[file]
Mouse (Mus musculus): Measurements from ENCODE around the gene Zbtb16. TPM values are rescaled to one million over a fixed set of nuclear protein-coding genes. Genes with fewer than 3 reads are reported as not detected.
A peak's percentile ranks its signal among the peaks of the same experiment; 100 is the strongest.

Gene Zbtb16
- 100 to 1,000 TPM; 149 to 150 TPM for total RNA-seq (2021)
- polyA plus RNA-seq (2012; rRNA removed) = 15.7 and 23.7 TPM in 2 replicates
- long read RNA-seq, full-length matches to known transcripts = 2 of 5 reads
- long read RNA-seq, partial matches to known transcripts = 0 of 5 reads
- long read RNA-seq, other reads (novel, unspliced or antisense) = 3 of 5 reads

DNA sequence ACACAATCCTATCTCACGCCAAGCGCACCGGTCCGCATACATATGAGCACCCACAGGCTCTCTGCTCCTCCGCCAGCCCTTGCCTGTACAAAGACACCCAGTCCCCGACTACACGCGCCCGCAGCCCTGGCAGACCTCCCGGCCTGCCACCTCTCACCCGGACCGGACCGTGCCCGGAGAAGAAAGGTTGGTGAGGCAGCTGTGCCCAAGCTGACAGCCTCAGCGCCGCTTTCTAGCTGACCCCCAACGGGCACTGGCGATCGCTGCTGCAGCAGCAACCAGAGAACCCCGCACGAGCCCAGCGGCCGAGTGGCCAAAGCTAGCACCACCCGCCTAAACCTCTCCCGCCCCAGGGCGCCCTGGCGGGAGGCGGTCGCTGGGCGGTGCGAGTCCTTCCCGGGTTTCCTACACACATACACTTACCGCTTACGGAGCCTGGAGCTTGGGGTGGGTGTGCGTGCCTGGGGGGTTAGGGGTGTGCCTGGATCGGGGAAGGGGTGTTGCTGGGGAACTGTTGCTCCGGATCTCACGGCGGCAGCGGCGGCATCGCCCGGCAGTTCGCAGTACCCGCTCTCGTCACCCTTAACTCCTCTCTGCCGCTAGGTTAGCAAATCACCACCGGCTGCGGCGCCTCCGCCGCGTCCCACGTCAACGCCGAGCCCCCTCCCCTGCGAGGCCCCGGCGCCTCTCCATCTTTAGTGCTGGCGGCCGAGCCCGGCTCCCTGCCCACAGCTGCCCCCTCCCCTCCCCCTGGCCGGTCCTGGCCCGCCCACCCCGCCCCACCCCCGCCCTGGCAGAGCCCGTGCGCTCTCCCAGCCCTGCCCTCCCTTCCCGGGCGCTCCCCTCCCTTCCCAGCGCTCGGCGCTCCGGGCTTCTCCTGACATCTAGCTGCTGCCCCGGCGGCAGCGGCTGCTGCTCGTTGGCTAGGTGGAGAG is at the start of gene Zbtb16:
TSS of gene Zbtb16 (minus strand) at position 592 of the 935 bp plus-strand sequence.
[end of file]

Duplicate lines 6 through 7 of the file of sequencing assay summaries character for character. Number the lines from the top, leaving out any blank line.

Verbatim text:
- long read RNA-seq, full-length matches to known transcripts = 2 of 5 reads
- long read RNA-seq, partial matches to known transcripts = 0 of 5 reads